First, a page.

Sunday, January 29, 2017

Debt and Taxes for 2.2 Miles and Greenways

"Our new Constitution is now established, and has an appearance that promises permanency; but in this world nothing can be said to be certain, except death and taxes."
— Benjamin Franklin, in a letter to Jean-Baptiste Leroy, 1789
When it comes to government, it's not death and taxes, it's DEBT and TAXES. The City of Asheville faces $110 million in capital improvements projects that will be financed through municipal debt which will be paid for by city taxpayers, adding to our tax rate and tax bills. With increases in city fees and charges for all services despite population growth that has remained steady, what is fueling our debt and taxes?
As, mentioned in our last article, "How did Asheville become so indebted?" the City's capital improvement project budget saw a 148% increase in 2014. Analyzing the capital improvement projects before and after that time reveals the City's priorities, a 2.2 mile stretch of road for a project called RADTIP, New Belgium and Greenways.
The FY 2016 City budget reveals a plan to debt finance a little over $31 million for:
  • Greenways - $4,356,022 
  • RADTIP and Craven Street improvements for New Belgium -$26,831,964
(RADTIP is the 2.2 mile road construction project along the French Broad River in the River Arts District for which New Belgium was a catalyst. The Craven Street improvements and projects were part of the economic development deal the City made to incentivize New Belgium to choose Asheville. Some of the Greenways are part of the RADTIP project).
$31 million = 32 Percent
That represents approximately 32% of the debt that City taxpayers will be paying for.  These priorities, like Greenways, are no surprise when many of the City leaders (both present and in the past 4 years) are cycling enthusiasts.  (Our city manager, Gary Jackson, is a professional cycler with a local team and many council members are avid cycling enthusiasts).  Greenways were budgeted a mere $1.7 million in 2013.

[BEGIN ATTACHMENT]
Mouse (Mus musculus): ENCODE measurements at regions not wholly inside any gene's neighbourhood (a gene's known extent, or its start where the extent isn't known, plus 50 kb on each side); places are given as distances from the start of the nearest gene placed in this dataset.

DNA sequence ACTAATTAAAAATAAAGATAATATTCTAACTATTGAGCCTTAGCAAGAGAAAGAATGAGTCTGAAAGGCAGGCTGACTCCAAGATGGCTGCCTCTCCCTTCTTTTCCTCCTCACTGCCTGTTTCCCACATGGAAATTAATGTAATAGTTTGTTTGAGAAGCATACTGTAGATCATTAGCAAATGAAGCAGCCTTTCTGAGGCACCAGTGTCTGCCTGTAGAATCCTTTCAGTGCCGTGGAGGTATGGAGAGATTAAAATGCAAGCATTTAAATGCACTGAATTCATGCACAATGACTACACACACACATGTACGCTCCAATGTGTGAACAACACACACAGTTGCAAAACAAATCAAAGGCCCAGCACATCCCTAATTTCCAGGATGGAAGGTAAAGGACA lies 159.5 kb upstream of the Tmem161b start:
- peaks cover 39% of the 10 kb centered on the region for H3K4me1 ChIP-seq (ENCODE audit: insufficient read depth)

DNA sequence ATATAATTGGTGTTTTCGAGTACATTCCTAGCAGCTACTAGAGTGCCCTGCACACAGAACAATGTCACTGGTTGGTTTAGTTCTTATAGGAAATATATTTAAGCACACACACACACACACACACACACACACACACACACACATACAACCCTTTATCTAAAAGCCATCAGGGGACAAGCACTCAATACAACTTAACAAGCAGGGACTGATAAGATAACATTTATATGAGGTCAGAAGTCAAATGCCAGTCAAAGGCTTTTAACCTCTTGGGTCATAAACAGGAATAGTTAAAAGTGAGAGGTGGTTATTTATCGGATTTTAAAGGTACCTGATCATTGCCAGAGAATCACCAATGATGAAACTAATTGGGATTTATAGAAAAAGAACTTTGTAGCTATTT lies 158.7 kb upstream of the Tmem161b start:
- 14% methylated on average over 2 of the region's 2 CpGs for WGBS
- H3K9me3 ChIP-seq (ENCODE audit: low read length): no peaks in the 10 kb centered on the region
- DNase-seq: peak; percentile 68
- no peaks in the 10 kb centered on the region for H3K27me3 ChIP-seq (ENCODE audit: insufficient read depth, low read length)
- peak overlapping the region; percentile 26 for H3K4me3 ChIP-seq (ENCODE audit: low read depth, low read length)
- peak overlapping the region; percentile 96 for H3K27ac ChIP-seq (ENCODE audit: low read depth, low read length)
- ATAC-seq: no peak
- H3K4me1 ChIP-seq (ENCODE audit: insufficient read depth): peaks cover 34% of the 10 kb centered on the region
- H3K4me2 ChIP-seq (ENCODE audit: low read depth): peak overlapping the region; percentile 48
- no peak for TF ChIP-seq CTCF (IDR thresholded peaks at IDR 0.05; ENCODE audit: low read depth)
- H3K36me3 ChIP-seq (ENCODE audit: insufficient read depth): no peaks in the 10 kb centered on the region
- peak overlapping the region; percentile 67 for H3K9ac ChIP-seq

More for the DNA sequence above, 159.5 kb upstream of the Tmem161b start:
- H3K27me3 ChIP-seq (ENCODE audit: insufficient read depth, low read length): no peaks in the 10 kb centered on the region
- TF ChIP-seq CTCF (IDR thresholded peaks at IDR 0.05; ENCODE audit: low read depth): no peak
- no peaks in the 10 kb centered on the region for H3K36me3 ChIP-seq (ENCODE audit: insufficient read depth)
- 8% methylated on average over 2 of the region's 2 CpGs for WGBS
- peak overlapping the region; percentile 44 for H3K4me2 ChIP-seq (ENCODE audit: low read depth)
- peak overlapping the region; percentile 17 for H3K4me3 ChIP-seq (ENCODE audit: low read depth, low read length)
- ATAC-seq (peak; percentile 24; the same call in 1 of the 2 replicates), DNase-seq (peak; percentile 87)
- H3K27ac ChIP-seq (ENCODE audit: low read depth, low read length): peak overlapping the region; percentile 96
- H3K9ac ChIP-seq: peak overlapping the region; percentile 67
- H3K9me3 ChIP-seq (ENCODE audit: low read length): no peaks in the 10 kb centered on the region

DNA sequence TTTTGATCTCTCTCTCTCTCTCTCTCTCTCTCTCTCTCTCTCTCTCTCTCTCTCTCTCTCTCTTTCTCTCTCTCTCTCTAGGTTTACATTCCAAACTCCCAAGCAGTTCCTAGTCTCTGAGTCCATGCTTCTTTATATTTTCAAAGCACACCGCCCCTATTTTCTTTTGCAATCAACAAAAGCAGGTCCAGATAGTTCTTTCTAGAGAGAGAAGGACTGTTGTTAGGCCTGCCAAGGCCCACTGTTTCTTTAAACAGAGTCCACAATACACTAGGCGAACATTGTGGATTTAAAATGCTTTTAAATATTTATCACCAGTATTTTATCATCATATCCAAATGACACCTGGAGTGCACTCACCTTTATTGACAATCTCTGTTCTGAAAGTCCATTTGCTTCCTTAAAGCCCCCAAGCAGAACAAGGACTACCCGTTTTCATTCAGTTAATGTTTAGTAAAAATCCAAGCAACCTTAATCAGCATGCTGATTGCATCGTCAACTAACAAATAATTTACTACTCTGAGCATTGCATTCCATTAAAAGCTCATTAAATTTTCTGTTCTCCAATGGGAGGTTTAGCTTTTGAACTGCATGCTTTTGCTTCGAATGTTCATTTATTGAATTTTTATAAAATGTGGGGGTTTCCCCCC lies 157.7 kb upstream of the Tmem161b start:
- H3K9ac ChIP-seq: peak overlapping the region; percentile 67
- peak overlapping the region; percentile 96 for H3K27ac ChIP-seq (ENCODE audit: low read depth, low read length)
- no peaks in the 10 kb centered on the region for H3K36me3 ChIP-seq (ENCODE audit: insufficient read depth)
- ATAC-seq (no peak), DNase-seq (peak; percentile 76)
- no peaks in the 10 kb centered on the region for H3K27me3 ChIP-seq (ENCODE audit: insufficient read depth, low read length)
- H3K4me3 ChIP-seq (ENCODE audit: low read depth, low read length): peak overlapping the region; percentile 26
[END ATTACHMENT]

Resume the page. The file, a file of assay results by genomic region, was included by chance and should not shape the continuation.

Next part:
The Real CIP
The remaining projects are the standard city maintenance and capital improvement projects such as affordable housing, sidewalk improvements, park maintenance and building maintenance, etc.  This is the real CIP.  That amount is $64 million which is what the City taxpayers would have been paying for if the City had not dramatically increased its Greenway budget and approved the 2.2 mile road project along the French Broad River.
The $64 million of normal capital improvements project is actually on pace.  In 2013, the City's total capital improvement project 5 year budget was $53 million, a $7 million increase over 2012.  Three years later, an $11 million increase is on track.  The CIP budget got way off track when the RADTIP project, Craven Street improvements for New Belgium and Greenways were added.
Ignored Projects
What is also disconcerting are some of the projects that have been on the books that have not been completed to date and instead keep rolling forward each year:
  • Asheville Art Museum - In 2013 the City raised the tax rate on citizens to raise $2 million for the Asheville Art Museum renovations.  This money has yet to be spent and is still on the books.  More on this issue in a later article.
  • Dr. Grant Southside Center Phase II was on the books 2012.  It was originally budgeted at a mere $350,000.  However, it disappeared after FY 2013 and has not been seen on a CIP budget for FY 2014, 2015, or the most recent 2016 budget.  It could have been lumped into what was then called "Southside Improvements".  It recently came back up in the headlines because it was one of the projects identified for the $74 bond referendum at a cost of $4.65  million.
  • Eagle Market Street has been on the books since 2014 at a budget of $3.9 million.  It keeps getting rolled to the following year.